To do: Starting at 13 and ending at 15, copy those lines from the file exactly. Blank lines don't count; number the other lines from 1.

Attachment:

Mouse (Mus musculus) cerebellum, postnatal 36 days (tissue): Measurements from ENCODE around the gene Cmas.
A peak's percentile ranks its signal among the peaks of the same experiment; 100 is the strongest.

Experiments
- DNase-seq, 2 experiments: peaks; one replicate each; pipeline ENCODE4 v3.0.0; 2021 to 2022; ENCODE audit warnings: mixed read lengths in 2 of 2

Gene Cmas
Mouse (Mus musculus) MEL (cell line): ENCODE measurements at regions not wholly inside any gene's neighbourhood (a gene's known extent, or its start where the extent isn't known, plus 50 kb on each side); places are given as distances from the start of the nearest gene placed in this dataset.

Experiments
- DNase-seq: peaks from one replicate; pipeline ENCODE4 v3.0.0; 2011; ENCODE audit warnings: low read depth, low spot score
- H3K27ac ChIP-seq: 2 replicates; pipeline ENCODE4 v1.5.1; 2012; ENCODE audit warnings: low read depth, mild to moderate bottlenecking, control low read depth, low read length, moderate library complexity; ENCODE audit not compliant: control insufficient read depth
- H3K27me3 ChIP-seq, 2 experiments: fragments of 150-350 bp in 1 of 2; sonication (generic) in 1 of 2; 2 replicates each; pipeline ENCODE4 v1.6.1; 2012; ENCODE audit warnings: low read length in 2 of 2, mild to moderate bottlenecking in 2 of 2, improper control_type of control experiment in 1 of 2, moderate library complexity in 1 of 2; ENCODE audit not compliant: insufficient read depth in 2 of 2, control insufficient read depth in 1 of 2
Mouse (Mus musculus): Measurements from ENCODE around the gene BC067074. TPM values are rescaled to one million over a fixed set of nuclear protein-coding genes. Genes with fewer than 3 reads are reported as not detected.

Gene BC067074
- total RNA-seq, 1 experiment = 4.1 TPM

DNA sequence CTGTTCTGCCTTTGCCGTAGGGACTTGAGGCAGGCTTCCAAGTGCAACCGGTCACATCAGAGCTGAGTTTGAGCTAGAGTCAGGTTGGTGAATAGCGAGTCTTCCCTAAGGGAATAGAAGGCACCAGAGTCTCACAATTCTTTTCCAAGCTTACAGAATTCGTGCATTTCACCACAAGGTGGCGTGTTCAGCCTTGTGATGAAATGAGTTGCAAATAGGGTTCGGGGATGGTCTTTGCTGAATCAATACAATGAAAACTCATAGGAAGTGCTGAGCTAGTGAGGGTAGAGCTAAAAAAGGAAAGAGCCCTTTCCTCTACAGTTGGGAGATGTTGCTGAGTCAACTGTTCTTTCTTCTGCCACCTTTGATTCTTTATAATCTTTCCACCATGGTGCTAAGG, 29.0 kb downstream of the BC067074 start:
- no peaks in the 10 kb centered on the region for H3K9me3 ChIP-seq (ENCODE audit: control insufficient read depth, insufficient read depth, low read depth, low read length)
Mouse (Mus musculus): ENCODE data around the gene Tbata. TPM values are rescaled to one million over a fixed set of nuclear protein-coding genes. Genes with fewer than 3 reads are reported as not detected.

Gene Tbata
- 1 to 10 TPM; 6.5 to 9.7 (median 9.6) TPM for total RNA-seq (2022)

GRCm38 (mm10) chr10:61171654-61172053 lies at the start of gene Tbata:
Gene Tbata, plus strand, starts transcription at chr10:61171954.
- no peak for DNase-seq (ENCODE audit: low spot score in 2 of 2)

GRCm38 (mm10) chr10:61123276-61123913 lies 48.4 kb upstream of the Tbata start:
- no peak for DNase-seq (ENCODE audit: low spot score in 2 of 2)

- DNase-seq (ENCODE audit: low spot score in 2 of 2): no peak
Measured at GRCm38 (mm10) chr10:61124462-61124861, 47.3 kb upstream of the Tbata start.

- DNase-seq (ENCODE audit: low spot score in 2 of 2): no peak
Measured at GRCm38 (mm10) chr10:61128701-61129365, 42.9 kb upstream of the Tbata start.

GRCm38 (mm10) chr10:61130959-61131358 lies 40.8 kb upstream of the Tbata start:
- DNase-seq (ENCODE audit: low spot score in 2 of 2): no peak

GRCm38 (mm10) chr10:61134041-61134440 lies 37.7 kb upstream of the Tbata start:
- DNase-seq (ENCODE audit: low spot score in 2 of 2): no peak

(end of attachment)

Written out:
- total RNA-seq, 1 experiment = 4.1 TPM

DNA sequence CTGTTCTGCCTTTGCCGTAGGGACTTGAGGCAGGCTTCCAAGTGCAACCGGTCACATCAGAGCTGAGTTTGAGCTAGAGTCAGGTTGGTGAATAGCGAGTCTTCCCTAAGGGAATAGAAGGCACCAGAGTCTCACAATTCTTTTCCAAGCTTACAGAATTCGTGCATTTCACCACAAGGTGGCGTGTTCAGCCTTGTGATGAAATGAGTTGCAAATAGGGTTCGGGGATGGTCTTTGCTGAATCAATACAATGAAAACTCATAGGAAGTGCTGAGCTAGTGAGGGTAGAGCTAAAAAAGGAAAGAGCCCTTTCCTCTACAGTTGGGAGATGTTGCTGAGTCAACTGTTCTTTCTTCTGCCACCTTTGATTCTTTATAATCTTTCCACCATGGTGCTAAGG, 29.0 kb downstream of the BC067074 start:
- no peaks in the 10 kb centered on the region for H3K9me3 ChIP-seq (ENCODE audit: control insufficient read depth, insufficient read depth, low read depth, low read length)